The earliest legend of the pukwudgie seems to be connected to Wampanoag people. The Wampanoag believed in a creation giant named Maushop. He was responsible for creating much of the land the tribe called home. Maushop and his wife Granny Squanit were much loved and revered by the tribe. They lavished them both with affection and respect.

                                The smaller and less powerful pukwudgie were jealous of Maushop, as all their efforts to be helpful to the Wampanoag usually backfired. Instead of being loved, they were considered a nuisance. Rather than help the tribe, they decided to annoy them instead. Things soon escalated and the tribe turned to their creation giants.

                                Maushop was invoked to help rid the natives of their pukwudgie problem. He scooped up the little critters, shook them senseless, and tossed them all around the New England area, killing many of them in the process.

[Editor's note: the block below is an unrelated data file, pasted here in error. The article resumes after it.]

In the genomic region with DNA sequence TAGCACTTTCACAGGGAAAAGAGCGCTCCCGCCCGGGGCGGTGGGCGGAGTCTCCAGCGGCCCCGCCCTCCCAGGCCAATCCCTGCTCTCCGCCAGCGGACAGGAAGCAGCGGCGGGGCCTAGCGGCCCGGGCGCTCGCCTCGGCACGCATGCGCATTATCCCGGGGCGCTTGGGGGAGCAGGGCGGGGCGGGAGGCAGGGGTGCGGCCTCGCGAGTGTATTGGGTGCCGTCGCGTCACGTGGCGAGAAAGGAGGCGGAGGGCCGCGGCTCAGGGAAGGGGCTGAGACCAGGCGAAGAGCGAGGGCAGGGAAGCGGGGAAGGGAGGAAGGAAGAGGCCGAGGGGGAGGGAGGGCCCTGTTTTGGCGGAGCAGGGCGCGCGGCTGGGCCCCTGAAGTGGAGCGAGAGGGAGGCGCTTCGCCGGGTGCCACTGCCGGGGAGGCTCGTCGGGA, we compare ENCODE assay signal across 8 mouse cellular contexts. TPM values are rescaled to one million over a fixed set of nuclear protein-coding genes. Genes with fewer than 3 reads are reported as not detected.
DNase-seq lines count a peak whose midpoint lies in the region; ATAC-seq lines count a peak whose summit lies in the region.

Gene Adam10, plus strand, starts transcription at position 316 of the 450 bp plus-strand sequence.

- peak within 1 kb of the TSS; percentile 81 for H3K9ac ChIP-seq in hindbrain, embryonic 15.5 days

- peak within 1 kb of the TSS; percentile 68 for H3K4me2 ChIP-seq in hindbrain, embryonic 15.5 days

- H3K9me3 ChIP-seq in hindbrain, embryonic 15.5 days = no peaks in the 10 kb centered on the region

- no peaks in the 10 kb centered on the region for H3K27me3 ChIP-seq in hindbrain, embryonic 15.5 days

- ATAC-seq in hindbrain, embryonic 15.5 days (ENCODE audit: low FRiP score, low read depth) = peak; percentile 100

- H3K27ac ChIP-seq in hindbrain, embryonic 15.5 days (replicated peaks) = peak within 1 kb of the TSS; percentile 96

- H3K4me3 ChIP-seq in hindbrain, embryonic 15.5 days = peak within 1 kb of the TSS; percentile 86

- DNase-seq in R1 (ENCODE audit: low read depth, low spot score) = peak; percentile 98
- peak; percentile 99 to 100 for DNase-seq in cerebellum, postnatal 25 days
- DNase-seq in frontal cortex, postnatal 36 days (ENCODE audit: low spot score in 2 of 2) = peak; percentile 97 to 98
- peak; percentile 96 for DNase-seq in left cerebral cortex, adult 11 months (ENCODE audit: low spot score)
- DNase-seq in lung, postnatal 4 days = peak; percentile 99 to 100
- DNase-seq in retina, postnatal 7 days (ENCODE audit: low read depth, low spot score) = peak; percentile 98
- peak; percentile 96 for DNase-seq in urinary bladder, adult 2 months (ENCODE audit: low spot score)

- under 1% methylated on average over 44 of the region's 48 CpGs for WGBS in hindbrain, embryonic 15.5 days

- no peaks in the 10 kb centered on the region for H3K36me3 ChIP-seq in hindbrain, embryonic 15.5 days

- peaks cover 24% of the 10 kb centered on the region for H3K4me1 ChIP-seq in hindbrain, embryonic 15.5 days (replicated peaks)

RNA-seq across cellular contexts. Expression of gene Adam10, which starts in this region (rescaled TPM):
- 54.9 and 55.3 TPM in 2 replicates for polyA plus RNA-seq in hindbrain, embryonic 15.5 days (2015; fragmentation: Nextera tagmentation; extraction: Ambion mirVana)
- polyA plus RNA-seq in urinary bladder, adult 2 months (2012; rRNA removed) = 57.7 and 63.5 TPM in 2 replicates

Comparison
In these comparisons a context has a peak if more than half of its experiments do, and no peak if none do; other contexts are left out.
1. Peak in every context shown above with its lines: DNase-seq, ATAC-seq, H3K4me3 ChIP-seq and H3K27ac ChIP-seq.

Eventually the surviving pukwudgies returned and exacted revenge on the tribe by setting fire to their homes, kidnapping their children, and luring many to their death deep in the woods.

                                Maushop again was called upon to help. This time he sent his five sons to take care of the problem. It wasn’t long before the pukwudgies dispensed of the five by shooting them with magic arrows.

                                An outraged Maushop and Granny Squanit went on a rampage crushing as many pukwudgies as they could find. Those that got away scattered across the region, laying low until Maushop faded into the native mythology.

                                Whatever colorful story folklore gives us about the pukwudgie, eyewitness accounts have been around for generations. Some believe that they are elemental type beings whose intent is to trick or tease their target. A run-in with this type would be scary to be sure but not necessary dangerous. But for others, the pukwudgie is more than a bothersome elemental. It is capable of causing accidents, pushing people off cliffs, and driving them to suicide among other things.